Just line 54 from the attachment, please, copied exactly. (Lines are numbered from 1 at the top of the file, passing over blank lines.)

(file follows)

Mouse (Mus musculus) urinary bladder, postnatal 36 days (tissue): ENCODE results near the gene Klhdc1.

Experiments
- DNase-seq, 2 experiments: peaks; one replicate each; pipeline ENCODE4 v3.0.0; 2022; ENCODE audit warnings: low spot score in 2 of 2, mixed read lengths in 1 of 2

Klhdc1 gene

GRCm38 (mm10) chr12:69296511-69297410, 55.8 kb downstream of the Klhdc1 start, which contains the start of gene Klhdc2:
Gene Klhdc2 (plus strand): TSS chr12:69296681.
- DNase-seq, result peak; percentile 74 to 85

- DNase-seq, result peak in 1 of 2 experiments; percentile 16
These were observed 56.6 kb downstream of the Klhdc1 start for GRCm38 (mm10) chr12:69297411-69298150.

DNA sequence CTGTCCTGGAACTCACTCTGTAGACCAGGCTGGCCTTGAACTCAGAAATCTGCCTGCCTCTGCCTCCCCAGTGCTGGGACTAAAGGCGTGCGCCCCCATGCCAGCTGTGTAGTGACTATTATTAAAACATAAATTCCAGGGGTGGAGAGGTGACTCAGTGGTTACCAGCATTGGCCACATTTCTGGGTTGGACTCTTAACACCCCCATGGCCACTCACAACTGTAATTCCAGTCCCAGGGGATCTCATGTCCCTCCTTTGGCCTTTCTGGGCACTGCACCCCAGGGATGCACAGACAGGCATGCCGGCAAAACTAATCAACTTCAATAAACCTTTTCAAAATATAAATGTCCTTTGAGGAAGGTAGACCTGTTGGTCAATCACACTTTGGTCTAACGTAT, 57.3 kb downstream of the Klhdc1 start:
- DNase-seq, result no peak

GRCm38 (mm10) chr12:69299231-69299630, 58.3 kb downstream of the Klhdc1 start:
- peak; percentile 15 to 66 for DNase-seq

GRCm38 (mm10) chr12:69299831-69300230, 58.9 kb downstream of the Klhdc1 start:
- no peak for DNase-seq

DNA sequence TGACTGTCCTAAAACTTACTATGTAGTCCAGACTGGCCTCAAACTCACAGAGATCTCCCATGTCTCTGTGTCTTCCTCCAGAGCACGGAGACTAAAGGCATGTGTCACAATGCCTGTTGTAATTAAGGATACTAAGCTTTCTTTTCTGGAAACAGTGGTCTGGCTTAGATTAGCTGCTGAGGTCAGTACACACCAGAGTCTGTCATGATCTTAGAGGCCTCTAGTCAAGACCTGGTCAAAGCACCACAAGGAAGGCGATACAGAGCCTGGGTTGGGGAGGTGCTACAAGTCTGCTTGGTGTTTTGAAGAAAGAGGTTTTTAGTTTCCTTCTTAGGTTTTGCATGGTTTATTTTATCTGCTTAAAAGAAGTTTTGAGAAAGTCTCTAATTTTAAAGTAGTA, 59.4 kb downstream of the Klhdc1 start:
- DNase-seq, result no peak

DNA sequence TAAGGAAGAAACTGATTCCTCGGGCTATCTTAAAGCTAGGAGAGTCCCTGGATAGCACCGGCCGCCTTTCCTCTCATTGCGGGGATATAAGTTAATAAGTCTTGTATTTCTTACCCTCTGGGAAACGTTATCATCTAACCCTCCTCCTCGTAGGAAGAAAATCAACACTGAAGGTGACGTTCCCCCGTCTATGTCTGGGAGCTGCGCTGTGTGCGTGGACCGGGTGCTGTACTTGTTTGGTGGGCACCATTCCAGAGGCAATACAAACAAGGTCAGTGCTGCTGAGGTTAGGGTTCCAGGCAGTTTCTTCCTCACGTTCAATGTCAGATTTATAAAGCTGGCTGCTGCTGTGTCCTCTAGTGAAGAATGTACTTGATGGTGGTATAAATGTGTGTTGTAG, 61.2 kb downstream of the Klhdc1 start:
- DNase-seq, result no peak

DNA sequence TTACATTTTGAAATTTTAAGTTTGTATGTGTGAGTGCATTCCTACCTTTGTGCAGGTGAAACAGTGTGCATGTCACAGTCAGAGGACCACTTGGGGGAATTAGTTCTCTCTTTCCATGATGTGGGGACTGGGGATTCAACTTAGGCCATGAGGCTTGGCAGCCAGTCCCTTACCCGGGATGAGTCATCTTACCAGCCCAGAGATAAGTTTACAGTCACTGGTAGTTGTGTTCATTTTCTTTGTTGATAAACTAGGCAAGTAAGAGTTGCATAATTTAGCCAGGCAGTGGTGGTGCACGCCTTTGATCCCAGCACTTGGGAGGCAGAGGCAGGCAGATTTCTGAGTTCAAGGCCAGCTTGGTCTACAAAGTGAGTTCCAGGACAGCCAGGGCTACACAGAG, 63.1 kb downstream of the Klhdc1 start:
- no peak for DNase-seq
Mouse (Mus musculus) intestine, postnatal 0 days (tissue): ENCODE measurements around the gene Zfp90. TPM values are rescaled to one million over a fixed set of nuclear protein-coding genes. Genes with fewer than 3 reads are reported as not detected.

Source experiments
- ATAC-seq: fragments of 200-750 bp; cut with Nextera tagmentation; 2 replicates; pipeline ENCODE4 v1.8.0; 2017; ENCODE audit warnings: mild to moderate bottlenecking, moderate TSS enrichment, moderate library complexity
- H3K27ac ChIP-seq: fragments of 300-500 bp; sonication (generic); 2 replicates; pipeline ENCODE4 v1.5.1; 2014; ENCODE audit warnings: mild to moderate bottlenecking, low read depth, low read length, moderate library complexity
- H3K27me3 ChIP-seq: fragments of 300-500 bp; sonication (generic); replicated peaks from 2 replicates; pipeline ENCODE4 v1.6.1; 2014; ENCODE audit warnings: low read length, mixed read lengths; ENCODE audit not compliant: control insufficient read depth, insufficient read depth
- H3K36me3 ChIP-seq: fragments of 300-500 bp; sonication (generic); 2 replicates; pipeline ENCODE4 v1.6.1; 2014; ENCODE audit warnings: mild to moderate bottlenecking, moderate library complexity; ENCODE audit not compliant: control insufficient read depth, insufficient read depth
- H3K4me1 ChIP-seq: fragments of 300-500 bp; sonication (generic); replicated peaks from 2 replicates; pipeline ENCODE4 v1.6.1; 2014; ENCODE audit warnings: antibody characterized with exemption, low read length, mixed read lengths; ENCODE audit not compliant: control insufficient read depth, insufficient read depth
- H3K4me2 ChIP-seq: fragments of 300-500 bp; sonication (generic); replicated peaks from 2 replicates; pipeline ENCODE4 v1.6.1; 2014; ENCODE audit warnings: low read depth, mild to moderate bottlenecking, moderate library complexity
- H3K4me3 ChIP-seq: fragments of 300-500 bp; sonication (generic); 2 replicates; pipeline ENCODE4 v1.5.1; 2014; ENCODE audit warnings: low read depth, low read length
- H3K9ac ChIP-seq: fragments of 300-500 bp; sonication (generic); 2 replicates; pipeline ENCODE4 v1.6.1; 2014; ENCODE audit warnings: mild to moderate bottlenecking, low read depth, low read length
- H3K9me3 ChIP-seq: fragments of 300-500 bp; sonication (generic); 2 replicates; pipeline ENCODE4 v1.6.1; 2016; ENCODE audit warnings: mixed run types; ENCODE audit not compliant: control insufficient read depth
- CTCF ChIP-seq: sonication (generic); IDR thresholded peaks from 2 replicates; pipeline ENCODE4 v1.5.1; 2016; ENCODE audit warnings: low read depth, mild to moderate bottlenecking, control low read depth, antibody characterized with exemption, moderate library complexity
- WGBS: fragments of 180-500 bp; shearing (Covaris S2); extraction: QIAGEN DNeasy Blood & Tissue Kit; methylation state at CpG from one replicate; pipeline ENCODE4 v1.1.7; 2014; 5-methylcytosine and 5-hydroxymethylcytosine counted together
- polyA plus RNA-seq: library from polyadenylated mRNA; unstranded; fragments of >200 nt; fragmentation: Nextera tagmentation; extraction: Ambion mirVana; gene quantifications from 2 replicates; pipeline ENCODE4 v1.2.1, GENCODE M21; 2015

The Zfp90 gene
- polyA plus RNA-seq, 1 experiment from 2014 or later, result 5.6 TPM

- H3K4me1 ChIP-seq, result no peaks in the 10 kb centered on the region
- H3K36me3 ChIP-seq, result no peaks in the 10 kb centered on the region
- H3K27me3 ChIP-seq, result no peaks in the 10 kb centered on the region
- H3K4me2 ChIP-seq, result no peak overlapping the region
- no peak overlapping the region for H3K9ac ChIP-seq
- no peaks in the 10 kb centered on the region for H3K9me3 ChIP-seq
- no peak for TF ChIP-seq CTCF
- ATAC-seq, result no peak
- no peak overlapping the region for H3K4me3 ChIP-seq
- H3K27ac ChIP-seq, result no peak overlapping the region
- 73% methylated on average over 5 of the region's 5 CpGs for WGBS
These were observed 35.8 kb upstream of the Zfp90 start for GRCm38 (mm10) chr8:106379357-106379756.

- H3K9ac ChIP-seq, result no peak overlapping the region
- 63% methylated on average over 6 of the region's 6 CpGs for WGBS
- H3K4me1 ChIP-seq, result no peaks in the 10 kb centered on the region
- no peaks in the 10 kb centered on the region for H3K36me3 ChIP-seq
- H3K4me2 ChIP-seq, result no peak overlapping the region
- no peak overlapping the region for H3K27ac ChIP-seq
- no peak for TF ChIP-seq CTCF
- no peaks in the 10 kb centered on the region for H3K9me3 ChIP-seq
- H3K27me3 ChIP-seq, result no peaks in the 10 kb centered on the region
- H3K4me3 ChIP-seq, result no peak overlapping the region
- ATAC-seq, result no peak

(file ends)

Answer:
- H3K4me2 ChIP-seq, result no peak overlapping the region